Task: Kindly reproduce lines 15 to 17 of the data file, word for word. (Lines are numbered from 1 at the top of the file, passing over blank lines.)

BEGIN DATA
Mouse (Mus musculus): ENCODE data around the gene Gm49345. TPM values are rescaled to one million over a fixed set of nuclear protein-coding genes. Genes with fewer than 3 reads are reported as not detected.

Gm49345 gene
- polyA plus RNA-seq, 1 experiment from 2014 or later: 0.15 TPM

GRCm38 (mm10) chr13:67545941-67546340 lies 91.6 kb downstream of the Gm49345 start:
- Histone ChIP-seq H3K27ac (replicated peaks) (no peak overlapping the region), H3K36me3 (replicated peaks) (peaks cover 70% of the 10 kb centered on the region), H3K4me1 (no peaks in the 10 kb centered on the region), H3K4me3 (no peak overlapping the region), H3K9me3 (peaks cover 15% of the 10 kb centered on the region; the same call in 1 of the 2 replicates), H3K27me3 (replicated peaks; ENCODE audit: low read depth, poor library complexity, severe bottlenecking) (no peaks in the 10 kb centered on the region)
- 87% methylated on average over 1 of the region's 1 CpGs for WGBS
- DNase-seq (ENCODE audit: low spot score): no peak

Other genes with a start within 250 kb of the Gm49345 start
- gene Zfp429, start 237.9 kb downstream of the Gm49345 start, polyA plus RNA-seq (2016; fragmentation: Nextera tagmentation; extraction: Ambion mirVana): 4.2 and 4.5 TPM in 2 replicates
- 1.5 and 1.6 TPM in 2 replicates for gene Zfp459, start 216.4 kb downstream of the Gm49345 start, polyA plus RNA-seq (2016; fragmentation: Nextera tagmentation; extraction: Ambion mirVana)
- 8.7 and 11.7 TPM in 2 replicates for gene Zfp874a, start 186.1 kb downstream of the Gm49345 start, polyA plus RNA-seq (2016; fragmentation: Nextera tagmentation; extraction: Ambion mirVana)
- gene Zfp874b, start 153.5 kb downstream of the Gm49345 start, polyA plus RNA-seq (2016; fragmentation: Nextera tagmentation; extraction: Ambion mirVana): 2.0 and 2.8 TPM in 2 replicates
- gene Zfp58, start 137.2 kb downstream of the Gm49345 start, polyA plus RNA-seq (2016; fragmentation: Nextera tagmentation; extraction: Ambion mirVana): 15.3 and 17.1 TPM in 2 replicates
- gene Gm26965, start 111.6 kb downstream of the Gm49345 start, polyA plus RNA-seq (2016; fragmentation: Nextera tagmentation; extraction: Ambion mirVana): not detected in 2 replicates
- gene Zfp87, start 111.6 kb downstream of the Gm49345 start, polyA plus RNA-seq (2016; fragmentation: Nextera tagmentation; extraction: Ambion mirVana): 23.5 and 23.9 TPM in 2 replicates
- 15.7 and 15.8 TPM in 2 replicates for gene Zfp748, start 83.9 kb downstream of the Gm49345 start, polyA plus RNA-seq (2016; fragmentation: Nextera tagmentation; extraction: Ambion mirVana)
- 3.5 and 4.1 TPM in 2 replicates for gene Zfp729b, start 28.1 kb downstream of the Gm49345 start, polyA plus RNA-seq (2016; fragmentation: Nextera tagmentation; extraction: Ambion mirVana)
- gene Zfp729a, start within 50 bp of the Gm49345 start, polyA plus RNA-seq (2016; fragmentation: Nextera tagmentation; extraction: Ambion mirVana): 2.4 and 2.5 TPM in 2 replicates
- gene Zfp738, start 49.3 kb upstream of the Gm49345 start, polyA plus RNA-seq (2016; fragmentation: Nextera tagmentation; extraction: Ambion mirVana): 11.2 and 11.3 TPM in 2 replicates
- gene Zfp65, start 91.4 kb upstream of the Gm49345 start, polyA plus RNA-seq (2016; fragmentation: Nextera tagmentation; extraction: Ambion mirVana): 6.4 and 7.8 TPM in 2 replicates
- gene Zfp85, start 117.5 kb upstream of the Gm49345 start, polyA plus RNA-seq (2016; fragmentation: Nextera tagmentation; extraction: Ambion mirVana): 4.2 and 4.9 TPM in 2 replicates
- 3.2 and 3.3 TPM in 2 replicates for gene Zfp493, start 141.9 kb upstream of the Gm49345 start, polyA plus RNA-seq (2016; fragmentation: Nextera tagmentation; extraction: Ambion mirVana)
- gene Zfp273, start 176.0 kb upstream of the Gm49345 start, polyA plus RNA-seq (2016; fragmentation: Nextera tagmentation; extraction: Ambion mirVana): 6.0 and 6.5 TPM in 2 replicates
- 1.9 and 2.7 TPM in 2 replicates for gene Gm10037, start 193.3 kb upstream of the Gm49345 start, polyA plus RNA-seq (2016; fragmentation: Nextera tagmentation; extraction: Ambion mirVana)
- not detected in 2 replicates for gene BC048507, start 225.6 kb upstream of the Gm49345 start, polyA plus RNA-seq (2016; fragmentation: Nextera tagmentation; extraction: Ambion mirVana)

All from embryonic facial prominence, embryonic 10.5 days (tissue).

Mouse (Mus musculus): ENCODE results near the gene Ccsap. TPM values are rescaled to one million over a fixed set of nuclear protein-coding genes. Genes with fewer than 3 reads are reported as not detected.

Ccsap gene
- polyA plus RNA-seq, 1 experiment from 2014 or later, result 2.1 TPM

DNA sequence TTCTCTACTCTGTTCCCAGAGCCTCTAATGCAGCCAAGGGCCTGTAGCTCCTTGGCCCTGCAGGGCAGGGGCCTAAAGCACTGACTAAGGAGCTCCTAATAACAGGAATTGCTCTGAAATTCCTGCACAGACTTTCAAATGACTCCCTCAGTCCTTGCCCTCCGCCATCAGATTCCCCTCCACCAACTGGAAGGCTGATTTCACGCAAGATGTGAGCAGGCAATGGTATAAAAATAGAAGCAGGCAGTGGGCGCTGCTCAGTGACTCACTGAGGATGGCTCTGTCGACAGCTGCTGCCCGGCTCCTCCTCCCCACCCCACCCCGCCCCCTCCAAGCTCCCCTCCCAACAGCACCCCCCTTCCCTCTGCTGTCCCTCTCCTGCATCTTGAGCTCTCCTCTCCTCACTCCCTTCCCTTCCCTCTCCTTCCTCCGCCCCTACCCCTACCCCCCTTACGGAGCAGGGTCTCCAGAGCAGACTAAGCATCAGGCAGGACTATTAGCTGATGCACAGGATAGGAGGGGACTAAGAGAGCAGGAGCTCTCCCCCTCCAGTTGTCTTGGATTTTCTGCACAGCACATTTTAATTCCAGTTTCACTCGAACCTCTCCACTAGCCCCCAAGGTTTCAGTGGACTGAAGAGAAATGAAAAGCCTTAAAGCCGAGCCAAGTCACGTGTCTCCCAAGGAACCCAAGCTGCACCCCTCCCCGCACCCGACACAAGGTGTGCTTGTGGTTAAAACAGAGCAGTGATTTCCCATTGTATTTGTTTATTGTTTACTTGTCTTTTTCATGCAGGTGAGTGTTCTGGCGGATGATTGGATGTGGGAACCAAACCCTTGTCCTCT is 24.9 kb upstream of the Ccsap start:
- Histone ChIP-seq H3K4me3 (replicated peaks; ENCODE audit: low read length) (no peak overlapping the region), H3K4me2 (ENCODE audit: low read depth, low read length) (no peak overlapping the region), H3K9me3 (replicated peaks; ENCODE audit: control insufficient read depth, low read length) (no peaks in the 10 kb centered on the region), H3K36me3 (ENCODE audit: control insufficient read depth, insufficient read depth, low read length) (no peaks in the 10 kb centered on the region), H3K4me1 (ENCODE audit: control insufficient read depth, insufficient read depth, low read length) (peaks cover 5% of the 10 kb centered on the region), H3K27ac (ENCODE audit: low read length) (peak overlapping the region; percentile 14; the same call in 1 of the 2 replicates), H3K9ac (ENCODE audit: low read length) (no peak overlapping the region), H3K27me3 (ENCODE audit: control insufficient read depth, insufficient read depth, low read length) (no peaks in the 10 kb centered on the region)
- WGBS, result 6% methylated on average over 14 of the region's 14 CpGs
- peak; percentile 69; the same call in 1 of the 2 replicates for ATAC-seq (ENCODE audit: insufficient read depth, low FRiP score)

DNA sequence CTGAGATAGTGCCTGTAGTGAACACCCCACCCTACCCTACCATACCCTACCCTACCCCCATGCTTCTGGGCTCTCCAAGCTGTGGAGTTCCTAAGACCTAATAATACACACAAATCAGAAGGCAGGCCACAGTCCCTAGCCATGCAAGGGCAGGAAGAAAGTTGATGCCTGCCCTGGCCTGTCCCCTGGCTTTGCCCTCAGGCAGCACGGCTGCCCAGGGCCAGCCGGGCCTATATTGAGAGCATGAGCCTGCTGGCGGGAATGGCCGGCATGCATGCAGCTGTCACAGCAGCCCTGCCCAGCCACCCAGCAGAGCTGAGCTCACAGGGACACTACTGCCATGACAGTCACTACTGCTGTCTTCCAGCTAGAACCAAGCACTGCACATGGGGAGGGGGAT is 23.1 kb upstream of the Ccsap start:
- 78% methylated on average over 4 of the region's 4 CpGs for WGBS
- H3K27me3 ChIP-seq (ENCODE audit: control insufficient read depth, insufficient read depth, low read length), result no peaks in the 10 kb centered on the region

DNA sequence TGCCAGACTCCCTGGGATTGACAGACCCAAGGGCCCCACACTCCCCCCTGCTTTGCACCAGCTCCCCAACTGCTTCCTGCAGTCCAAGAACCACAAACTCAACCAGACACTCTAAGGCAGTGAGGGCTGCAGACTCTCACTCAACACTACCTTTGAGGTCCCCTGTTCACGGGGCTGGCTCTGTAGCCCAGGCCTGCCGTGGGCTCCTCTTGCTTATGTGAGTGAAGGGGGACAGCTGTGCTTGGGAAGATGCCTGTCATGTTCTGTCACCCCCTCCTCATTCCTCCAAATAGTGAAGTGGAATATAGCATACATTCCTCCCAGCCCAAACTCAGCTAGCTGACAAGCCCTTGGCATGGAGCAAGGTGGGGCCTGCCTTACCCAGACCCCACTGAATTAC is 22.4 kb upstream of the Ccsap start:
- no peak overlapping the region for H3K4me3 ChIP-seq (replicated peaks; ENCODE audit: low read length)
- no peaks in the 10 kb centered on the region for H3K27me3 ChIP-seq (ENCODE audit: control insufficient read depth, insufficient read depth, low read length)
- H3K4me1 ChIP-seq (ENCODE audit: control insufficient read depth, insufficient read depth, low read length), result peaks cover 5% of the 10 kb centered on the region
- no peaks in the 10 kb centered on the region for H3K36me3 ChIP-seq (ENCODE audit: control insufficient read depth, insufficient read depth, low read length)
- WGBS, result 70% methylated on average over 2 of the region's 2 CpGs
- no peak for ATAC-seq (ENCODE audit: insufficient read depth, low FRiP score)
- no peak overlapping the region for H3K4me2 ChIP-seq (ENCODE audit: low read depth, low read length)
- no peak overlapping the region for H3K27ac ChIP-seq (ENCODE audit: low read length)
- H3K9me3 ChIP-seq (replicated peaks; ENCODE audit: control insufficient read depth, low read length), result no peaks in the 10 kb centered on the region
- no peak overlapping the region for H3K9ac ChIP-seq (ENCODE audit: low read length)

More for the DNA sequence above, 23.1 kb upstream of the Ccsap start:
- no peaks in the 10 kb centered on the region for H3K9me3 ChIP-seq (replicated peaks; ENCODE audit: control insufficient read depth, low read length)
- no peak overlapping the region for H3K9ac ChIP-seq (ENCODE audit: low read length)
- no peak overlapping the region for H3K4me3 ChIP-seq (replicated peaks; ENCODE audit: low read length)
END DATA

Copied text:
- gene Zfp87, start 111.6 kb downstream of the Gm49345 start, polyA plus RNA-seq (2016; fragmentation: Nextera tagmentation; extraction: Ambion mirVana): 23.5 and 23.9 TPM in 2 replicates
- 15.7 and 15.8 TPM in 2 replicates for gene Zfp748, start 83.9 kb downstream of the Gm49345 start, polyA plus RNA-seq (2016; fragmentation: Nextera tagmentation; extraction: Ambion mirVana)
- 3.5 and 4.1 TPM in 2 replicates for gene Zfp729b, start 28.1 kb downstream of the Gm49345 start, polyA plus RNA-seq (2016; fragmentation: Nextera tagmentation; extraction: Ambion mirVana)